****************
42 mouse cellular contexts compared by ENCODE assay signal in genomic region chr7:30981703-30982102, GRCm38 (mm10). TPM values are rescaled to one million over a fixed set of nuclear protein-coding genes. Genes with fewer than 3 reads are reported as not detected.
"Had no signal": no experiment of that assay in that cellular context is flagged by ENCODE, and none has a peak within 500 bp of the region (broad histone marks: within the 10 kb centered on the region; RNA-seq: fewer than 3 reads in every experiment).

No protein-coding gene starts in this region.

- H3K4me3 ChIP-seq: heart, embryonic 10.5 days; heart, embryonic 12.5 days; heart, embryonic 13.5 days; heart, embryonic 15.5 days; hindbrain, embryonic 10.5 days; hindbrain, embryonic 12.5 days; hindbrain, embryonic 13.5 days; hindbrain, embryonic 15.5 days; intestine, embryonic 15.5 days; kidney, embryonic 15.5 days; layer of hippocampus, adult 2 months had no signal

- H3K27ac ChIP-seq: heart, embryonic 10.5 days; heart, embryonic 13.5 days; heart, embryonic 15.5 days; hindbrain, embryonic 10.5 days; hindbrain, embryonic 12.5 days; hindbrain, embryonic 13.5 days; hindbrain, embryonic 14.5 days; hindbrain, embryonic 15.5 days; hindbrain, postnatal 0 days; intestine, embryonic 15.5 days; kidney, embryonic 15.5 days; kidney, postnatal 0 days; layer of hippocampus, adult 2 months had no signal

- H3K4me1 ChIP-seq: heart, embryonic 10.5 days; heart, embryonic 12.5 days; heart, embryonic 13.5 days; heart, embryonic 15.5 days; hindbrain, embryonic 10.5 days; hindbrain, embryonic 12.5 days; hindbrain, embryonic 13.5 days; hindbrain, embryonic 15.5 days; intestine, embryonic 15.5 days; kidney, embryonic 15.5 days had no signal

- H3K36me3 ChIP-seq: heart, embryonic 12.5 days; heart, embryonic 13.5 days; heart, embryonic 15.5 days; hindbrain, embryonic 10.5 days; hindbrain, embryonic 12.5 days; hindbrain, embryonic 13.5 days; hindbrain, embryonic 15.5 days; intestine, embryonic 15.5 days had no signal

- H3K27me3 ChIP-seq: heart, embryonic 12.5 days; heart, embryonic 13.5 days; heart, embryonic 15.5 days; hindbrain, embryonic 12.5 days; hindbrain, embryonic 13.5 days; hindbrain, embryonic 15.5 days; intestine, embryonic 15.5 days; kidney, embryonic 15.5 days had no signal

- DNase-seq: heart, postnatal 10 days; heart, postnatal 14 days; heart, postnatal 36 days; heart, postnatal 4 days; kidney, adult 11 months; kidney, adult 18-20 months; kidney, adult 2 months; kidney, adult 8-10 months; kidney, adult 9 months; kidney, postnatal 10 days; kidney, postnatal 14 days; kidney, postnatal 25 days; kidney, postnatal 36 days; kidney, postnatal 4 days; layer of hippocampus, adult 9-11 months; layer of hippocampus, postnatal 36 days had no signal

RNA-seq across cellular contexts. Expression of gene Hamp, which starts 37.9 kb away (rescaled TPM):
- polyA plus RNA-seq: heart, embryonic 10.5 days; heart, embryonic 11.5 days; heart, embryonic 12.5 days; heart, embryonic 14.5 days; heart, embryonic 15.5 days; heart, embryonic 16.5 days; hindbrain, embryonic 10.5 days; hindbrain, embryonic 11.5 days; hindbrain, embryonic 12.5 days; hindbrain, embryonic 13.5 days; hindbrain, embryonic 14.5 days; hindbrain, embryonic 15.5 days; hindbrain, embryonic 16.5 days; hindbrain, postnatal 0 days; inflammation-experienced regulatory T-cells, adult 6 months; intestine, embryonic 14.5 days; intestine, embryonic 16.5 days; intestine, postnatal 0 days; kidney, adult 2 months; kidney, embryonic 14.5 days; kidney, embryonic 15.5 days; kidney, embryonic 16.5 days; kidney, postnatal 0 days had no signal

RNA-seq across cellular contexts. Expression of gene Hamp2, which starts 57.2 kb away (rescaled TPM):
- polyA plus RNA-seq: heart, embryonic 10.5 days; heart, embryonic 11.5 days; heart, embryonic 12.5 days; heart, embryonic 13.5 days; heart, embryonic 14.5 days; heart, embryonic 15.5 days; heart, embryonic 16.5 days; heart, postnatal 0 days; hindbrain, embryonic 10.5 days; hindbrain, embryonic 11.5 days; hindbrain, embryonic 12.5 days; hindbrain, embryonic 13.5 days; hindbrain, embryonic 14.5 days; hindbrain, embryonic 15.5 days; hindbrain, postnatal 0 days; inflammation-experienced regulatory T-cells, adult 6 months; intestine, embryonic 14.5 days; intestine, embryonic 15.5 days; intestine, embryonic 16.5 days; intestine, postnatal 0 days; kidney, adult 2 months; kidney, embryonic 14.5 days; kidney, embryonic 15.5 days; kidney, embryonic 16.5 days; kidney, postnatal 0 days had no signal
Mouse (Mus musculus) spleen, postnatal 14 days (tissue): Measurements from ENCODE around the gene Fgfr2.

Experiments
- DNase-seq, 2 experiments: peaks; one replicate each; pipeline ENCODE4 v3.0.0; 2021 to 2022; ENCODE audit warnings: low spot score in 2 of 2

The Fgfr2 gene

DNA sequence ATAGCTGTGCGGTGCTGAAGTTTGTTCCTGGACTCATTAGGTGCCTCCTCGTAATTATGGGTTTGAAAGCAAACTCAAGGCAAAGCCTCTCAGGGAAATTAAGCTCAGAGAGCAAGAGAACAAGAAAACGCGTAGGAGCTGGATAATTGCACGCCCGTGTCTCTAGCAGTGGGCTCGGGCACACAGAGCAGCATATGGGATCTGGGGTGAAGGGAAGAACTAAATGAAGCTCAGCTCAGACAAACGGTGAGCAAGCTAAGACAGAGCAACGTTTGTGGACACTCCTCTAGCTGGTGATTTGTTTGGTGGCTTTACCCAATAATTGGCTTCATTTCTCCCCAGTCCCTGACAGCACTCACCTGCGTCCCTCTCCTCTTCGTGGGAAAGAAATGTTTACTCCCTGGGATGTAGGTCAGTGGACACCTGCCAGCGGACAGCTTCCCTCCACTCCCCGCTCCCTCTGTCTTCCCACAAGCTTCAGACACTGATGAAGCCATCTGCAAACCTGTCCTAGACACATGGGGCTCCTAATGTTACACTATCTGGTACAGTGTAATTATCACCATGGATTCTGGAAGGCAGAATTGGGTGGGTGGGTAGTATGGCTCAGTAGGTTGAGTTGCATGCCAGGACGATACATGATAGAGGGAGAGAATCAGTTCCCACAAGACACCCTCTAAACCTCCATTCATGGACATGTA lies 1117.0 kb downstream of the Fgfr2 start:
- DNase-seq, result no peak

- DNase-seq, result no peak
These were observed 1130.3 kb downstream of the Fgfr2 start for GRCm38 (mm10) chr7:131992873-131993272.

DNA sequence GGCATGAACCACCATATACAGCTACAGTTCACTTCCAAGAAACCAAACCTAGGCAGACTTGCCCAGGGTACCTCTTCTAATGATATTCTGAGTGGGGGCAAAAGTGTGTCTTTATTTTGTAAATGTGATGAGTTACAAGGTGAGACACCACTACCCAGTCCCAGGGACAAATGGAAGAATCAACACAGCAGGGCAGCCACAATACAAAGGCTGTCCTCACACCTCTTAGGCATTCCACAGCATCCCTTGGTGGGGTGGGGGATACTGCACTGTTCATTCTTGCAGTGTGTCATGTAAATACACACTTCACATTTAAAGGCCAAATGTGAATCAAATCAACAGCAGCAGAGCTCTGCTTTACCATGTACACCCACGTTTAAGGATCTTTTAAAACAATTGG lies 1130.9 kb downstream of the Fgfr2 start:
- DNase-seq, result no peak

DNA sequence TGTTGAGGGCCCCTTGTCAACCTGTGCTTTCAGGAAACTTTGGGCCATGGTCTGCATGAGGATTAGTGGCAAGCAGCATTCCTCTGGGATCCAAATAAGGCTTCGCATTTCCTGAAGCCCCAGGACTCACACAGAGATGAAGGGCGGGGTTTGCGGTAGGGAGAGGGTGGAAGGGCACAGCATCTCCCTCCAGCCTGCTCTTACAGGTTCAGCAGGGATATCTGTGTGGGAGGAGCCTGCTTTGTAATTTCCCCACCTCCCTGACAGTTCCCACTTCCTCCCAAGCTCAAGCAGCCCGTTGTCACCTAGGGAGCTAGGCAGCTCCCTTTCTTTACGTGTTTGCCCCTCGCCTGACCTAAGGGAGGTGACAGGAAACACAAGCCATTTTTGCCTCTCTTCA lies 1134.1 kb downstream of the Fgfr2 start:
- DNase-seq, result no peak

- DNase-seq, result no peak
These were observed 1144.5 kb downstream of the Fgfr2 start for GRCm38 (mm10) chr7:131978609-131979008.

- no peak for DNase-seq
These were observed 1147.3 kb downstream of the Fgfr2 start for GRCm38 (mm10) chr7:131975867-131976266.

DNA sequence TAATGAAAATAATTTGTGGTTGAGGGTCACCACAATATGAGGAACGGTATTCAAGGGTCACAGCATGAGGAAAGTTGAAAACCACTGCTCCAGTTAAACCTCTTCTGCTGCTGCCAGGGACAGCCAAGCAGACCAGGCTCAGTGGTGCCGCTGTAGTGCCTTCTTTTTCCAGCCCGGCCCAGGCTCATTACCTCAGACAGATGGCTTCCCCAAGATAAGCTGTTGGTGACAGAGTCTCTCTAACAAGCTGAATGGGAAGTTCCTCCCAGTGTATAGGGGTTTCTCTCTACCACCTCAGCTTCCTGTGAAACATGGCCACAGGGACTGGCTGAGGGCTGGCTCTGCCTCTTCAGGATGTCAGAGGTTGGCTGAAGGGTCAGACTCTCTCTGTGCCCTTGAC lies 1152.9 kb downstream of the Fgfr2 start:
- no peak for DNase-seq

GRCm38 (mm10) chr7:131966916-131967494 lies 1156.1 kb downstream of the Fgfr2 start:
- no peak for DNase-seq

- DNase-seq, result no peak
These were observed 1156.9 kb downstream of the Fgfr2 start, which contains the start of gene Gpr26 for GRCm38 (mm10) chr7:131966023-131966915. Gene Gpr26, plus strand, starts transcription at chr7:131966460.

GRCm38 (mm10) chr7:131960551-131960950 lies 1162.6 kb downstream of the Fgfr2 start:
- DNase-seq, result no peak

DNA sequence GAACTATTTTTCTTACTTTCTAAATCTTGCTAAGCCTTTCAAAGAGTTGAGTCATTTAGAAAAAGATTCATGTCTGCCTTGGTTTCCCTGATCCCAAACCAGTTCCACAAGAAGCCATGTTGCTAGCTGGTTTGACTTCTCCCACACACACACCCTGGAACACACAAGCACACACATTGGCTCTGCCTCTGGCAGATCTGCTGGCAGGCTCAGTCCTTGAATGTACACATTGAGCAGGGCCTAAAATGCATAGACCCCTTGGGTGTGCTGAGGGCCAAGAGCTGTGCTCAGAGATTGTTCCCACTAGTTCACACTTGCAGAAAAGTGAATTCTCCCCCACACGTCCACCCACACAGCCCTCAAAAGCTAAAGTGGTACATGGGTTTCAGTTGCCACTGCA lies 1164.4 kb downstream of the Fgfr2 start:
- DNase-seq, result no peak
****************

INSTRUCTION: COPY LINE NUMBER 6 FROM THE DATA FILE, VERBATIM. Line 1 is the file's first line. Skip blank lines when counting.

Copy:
- H3K4me1 ChIP-seq: heart, embryonic 10.5 days; heart, embryonic 12.5 days; heart, embryonic 13.5 days; heart, embryonic 15.5 days; hindbrain, embryonic 10.5 days; hindbrain, embryonic 12.5 days; hindbrain, embryonic 13.5 days; hindbrain, embryonic 15.5 days; intestine, embryonic 15.5 days; kidney, embryonic 15.5 days had no signal